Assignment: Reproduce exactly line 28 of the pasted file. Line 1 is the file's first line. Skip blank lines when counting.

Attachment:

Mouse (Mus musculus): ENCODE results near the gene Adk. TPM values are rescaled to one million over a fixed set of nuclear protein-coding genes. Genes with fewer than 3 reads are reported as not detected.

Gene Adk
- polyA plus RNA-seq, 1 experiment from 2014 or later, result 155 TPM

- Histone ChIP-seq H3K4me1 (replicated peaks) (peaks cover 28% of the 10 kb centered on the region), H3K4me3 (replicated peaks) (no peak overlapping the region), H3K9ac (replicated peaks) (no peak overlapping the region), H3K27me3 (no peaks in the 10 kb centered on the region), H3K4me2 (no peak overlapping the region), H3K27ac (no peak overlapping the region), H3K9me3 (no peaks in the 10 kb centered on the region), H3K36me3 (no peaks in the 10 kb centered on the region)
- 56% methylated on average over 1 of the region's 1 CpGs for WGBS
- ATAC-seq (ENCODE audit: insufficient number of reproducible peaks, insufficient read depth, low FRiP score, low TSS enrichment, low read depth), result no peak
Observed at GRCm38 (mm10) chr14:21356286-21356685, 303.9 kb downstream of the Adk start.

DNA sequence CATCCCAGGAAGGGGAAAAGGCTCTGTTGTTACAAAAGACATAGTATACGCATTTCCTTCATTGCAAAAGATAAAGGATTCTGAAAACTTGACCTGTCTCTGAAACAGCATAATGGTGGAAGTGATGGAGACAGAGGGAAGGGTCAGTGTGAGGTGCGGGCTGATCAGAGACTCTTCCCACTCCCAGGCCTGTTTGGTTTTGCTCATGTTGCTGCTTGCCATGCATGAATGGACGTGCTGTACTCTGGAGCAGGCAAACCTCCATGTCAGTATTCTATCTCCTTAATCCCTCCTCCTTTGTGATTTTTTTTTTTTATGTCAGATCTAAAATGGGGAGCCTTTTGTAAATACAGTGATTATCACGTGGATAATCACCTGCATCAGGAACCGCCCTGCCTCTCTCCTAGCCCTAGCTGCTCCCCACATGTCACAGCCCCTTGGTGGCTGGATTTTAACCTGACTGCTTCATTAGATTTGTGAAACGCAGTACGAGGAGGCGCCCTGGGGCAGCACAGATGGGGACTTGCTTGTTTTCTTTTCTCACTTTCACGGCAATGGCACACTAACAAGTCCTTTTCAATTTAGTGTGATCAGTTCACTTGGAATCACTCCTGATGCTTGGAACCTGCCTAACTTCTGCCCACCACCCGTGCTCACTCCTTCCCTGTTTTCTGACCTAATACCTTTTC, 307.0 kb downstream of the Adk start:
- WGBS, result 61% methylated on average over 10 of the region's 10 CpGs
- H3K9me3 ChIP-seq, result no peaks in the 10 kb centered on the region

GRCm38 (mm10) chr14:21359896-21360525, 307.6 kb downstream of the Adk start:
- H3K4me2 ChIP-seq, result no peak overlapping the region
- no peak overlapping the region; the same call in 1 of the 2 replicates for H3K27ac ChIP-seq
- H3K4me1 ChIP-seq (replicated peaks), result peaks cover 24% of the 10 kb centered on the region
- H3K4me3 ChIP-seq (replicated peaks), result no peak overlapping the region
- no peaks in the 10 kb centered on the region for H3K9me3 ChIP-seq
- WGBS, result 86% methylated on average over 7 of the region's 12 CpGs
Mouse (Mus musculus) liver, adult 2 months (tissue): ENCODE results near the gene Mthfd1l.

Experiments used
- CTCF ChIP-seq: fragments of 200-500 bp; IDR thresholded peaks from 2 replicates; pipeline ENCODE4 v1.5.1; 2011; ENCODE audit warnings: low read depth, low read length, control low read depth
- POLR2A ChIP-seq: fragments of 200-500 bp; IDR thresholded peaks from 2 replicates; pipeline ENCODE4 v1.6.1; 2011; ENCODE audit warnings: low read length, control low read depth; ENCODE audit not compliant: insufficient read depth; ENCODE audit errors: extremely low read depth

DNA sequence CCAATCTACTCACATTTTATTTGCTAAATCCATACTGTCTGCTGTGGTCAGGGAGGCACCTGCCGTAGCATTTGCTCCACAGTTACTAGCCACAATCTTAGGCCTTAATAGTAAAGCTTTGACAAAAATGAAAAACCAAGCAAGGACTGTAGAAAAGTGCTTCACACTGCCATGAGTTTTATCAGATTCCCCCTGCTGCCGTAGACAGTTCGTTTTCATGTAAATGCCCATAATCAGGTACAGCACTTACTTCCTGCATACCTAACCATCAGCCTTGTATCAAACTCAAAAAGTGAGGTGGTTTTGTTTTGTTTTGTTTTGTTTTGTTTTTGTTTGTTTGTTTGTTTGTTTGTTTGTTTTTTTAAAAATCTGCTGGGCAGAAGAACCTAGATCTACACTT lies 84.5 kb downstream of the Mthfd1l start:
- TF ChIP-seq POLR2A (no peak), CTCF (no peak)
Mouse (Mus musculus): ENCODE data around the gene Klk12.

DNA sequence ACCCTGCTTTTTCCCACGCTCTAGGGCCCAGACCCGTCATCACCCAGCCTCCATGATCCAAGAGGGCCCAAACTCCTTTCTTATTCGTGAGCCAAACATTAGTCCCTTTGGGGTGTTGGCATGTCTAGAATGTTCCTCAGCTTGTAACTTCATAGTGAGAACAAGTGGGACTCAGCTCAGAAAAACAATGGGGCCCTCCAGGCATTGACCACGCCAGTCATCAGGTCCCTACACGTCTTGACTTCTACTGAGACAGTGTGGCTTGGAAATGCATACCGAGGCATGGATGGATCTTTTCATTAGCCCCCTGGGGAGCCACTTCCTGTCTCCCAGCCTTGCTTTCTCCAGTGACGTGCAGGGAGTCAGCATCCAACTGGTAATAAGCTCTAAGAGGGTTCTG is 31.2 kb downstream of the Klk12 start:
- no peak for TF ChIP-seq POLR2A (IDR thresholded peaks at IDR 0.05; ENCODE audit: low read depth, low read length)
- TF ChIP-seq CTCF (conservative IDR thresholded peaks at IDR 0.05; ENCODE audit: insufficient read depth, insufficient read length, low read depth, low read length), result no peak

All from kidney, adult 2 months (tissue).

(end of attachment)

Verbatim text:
All from kidney, adult 2 months (tissue).